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🦉 10x curiosity - Life Implications of Exponential Growth


🦉 10x curiosity

April 2 · Issue #202 · View online

🦉 A weekly sample of links that made me think 🤔

Also published in 10x Curiosity
If somebody describes the world of the mid-twenty-first century to you and it doesn’t sound like science fiction, it is certainly false. We cannot be sure of the specifics; change itself is the only certainty.” — Yuval Noah Harari
There is a thought exercise about exponential growth. Imagine you start with a single lily pad in a big pond and every day the number of lily pads double. If the entire pond is covered after 30 days — how many days was it for half the pond to be covered?
The answer, for those playing along at home, is that the pond was half covered the previous day — day 29.
The implications of this thought exercise were brought home to me in the wonderful book by Jeff Booth — The Price of Tomorrow (also hear this great interview — TMBA Podcast — Jeff Booth)
Jeff discusses how the exponential acceleration of technology is now rapidly changing the world we live in. Moores law states that computing power doubles about every 1.5–2 years and has held remarkably true now for close to 50 years since the early days of computing. What Jeff points out, which is obvious in fact but less so in implication is that each doubling of computing power, actually represents a doubling of all of the previous knowledge it has taken human to reach this point. That is, over the next 18months, the development in computers will be equivalent to the entire previous history of computing development till now!
Humans are poor at understanding this pace of change. That is the nature of exponential curves. They change imperceptibly at first and it is only through patience and consistent development they all of a sudden take off and become unexpectedly transformative.
“Standing still is the fastest way of moving backwards in a rapidly changing world.” — Lauren Bacall
Singularity U post
Singularity U post
The 6D’s of progress is a mental model to think about the compounding power of technology and where to expect the direction of our world to be going.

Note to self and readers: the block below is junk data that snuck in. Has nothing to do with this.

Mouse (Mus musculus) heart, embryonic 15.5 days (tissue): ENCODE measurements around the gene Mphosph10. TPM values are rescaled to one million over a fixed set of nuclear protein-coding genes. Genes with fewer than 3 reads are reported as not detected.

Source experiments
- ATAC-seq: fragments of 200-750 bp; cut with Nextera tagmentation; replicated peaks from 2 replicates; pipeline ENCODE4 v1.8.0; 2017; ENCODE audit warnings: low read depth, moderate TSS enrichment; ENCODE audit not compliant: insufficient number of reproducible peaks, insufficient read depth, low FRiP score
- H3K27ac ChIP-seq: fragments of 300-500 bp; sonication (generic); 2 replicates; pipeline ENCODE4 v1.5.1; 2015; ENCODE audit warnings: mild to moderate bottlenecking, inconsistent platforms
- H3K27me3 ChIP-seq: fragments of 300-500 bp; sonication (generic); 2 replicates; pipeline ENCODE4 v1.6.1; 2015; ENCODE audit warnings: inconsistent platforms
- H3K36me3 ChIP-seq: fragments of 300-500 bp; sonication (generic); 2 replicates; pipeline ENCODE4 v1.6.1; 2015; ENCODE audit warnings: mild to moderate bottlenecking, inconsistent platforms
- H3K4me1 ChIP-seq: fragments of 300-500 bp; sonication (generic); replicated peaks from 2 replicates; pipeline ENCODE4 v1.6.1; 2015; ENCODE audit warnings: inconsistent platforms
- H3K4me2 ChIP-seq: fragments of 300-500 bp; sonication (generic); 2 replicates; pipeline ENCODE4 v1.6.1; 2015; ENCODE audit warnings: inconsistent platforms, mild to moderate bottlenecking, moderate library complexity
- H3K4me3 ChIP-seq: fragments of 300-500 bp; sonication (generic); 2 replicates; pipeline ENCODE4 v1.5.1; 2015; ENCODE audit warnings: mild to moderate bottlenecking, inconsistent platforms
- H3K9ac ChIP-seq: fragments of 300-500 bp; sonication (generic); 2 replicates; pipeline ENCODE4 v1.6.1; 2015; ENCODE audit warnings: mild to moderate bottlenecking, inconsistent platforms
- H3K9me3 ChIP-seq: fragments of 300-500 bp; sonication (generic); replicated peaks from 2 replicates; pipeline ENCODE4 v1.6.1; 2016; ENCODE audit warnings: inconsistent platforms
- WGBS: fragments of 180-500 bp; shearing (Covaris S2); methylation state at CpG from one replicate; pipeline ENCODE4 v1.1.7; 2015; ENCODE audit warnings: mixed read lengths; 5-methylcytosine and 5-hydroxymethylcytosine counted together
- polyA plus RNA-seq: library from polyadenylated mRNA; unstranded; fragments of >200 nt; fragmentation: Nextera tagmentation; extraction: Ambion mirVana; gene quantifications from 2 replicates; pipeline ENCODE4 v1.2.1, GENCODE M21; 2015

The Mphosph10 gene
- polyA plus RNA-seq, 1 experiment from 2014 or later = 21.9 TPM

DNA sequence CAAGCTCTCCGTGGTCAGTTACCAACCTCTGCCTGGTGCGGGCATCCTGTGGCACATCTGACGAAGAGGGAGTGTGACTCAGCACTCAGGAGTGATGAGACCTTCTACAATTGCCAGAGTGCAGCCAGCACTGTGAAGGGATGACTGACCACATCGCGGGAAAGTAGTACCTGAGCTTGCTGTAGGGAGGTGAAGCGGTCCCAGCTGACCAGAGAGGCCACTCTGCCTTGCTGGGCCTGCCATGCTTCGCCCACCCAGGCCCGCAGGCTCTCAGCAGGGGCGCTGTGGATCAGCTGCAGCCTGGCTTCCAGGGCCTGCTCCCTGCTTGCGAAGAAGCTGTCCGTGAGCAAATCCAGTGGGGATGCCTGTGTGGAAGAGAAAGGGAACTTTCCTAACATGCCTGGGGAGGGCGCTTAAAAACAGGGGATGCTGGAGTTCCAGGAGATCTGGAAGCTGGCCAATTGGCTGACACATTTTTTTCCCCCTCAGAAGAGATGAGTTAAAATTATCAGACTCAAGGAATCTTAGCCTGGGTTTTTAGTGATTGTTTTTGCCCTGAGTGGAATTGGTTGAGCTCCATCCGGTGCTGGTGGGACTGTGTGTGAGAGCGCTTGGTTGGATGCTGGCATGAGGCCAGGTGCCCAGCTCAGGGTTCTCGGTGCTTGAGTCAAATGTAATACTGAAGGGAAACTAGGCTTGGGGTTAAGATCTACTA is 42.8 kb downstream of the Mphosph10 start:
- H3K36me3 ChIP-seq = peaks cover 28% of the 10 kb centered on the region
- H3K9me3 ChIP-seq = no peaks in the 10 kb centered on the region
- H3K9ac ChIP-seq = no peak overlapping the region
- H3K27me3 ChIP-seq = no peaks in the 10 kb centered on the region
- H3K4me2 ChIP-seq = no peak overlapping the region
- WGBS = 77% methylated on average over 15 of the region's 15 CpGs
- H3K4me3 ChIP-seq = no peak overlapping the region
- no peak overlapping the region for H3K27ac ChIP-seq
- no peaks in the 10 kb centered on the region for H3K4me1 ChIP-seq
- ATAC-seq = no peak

1. Digitalization: Once something goes from physical to digital, it gains the ability to grow exponentially.
  2. Deception: Initial exponential growth is such small increases (.01 to .02) that it goes largely unnoticed.
  3. Disruption: Either a new market is created, or an old one is overturned. You either disrupt yourself, or you are disrupted.
  4. Demonetization: The major assets in the industry will become free. Free music, free reading, free communication.
  5. Dematerialization: Removal of the original product entirely, lumping alarm clocks, cameras, notebooks, and phones into one smartphone.
  6. Democratization: The costs drop so low that the technology becomes available to everyone.
Plotting Moore’s Law on an log scale graph highlights the steady increase in computing power (Singularity Hub)
Singularity Hub
Singularity Hub
What this log scale hides however is the exponential point made above. From the vantage point of today, previous generations progress looks linear. 
Singularity Hub
Singularity Hub
Yet imagine looking back in another ten years — the chart is the same. The radical progress of today looking back is completely dwarfed by progress over the next decade.
Singularity Hub
Singularity Hub
Understanding this model points to a number of implications for positioning yourself to leverage the benefits.
Daily improvements compound 
  • very slowly at first but eventually growing faster than you could have ever imagined. Make sure you are learning something new every day.
You need systems to lock in this knowledge 
  • What base and systems are you insisting on to lock in and build on. The only way to leverage compounding growth is if you are building on the shoulders of the lessons from yesterday. Not just your own but all learnings across the globe. The person and business who can most effectively learn from as many sources as possible will come to the top of the pile.
How are you positioning yourself to take advantage of these exponential trends? 
  • You don’t want to be building something for the technology of today, but rather where the technology is going. Singularity U post points out A better forecast would be to look at the last five and then reduce the time it will take to make a similar amount of progress in the next five. It’s more likely that what you think will happen in the next five years will actually happen in the next three.
The rule of thumb here is: expect to be surprised, then plan accordingly. (Singularity U)
Hod Lipson writes in Singularity Hub
…as long as processing power continues to follow an exponential price-performance curve, each future generation will likely look back on the past as an era of relatively little progress. In turn, the converse will also remain true: each current generation will look 10 years into its future and fail to appreciate just how much advancement in artificial intelligence is yet to come.
The challenge, then, for anyone planning for a future driven by computing’s exponential growth is fighting their brain’s flawed interpretations… Because the past will always look flat, and the future will always look vertical.
Moore's Law graphed vs real CPUs & GPUs 1965 - 2019
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McDonald’s Theory | by Jon Bell | Medium
Valentin Delluc speedrides into a deserted snow resort on his skis!
The world will only get weirder - Steve Coast’s Musings
Turns out that Florida water treatment facility left the doors wide open for hackers - The Verge
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